Launched by the Academy of American Poets in April 1996, National Poetry Month reminds us of the integral role poets play in our culture. For the 25th anniversary of this annual celebration of poets and poetry, we highlight six poets among the university's faculty who have published collections of poetry.
The works of these poets, along with many others, are available at Duke University Libraries, the Gothic Bookshop or the Regulator Bookshop. In addition, Duke University Press is offering a poem each week for National Poetry Month.
Working in the areas of modern and postmodern literature in the U.S. and the Caribbean, creative writing, poetry and poetics, and the intersection of literature and music, professor Nathaniel Mackey is the author of numerous books and chapbooks of poetry, fiction, and criticism, most recently “Blue Fasa” (2015), “Late Arcade” and “Paracritical Hinge: Essays, Talks, Notes, Interviews." His several ongoing serial projects explore the relationship between poetry and historical memory as well as the ritual power of poetry and song. Most recently, New Directions published "Double Trio," the continuation of his long song. Mackey has received many awards for his work, including the National Book Award in poetry for “Splay Anthem,” the Stephen Henderson Award from the African American Literature and Culture Society, the Bollingen Prize, and the Ruth Lilly Poetry Prize.
Professor Joseph Donahue is the prolific and accomplished poet behind multiple volumes, including "Incidental Eclipse," "In This Paradise" and "The Copper Scroll." The fourth volume of his ongoing poem "Terra Lucida" is also forthcoming from Verge. In addition, his poems have appeared in "The Colorado Review," the "Cincinnati Review," and "The Village Voice." His latest book, "The Disappearance of Fate," chronicles our chaotic time with poems that form a narrative that maps both marvelous and murderous events created by the world’s diverse religions and nations, ancient and current.
In addition to her expertise in African and African American literary and cultural studies with special interests in music, poetry, and Black feminism, professor Tsitsi Jaji is herself an accomplished poet. Her collection, "Beating the Graves" was published through the African Poetry Book Fund with University of Nebraska Press and her chapbook "Carnaval" appears in the "New Generation African Poets" box set. Her poems have appeared in "Black Renaissance Noire," "Prairie Schooner," "Bitter Oleander," "Illuminations," "Madison Review" and "ElevenEleven" and she has read at the Poetry Foundation, Library of Congress, and United Nations. Winner of the 2018 Cave Canem Northwestern University Press Poetry Prize, "Mother Tongues" is Jaji's second full-length collection of poems.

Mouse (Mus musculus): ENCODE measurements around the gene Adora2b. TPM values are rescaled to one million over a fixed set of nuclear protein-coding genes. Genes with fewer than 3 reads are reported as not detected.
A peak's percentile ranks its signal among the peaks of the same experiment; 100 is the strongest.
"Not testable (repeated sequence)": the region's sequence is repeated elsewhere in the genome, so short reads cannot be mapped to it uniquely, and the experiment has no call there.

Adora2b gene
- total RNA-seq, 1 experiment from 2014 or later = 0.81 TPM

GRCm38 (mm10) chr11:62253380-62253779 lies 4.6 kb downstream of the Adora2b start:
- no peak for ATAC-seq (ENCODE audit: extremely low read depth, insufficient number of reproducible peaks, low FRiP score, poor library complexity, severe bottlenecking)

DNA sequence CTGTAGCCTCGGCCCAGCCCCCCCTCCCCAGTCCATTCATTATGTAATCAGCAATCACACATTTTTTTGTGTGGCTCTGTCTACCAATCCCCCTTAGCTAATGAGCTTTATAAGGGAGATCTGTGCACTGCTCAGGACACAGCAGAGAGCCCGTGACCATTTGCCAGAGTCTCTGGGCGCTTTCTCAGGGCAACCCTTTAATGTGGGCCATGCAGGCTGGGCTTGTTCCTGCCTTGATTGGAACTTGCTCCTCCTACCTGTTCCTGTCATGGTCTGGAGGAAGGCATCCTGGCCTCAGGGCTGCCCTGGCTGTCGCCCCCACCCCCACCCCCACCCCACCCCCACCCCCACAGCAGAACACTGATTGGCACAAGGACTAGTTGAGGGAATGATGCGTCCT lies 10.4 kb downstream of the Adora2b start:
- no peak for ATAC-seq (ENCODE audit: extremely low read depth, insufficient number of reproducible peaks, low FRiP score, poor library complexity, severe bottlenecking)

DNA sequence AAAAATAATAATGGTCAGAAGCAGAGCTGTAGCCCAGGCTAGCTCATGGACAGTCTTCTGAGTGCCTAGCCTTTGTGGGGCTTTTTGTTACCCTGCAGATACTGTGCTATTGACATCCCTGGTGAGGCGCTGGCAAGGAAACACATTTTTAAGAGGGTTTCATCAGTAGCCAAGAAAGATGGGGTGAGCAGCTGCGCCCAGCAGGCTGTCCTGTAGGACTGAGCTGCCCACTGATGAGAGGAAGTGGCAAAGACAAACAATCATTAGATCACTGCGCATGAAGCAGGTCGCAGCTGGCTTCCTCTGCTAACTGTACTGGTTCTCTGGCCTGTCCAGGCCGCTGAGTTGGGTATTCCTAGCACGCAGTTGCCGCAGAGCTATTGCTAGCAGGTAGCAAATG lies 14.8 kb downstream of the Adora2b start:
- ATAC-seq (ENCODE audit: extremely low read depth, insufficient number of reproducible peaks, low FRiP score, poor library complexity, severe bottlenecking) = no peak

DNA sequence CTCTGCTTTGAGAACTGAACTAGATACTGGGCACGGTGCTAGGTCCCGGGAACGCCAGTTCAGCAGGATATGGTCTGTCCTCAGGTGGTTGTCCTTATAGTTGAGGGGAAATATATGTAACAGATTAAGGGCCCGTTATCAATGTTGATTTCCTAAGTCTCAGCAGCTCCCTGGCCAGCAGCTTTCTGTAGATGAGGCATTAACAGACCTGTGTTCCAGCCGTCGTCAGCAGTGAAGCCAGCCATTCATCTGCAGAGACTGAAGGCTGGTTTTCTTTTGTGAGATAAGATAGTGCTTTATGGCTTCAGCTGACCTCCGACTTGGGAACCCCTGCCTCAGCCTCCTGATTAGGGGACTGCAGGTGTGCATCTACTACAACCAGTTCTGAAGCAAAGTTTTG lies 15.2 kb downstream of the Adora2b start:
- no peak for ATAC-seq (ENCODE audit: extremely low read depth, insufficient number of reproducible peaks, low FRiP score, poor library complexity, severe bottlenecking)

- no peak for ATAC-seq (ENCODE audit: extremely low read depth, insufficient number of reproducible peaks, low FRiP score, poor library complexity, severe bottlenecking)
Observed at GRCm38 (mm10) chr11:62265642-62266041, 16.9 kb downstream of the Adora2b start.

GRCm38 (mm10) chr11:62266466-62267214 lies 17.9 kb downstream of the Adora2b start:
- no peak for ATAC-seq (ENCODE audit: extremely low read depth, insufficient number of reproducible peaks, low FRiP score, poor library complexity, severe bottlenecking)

Faculty Co-Chair of the Duke Human Rights Center at the Franklin Humanities Institute and founding member of the Pauli Murray Project, Robin Kirk is the author of numerous books, including "The Bond," "More Terrible Than Death: Massacres, Drugs and America's War in Colombia" and "The Monkey's Paw." She released her first poetry collection "Peculiar Motion" — a chapbook of 32 poems including "Andalecio," "I had this dream," "Ishi's Cup" and "Peculiar Motion" — in 2016. An essayist and award-winning poet, Kirk has published widely on issues as diverse as the Andes, torture, the politics of memory, family life, and pop culture. Her writing has appeared in "The New York Times," "Mother Jones," "The Washington Post," "the American Scholar" and "Sojourners," among others.
Professor of Turkish & Middle Eastern Studies Erdağ Göknar is a scholar of literary and cultural studies and an award-winning translator whose research and publications focus on intersections of literature and politics in Turkey and the Middle East. His English translation of Orhan Pamuk's novel "My Name is Red" won the International Dublin Literary Award in 2003. Göknar's first collection of poetry "Nomadologies" appeared in 2017 and is a poetics of Turkish-American diaspora, addressing themes of cultural dislocation.
Jacques Pierre is currently a Lecturing Fellow in French, Haitian Creole, and Culture in the Department of Romance Studies at Duke University, co-director of the Haiti Lab, and Core Affiliated Faculty at the Center for Latin and Caribbean Studies. His research interests are: The basilectal vs the acrolectal forms of Haitian Creole in Haitian movies, the coexistence of French and Haitian Creole in Haitian movies, and literary translation in the context of a less translated language. Most recently, he published two books of poems in Haitian Creole, "Omega" & "Kite Kè M Pale." In 2016's Kite Kè M Pale," Pierre uses his poetry to not only showcase the beauty and richness of the Kreyòl language but also as a poignant reminder of the issues facing Haiti.
Read more on the Duke Today Books Page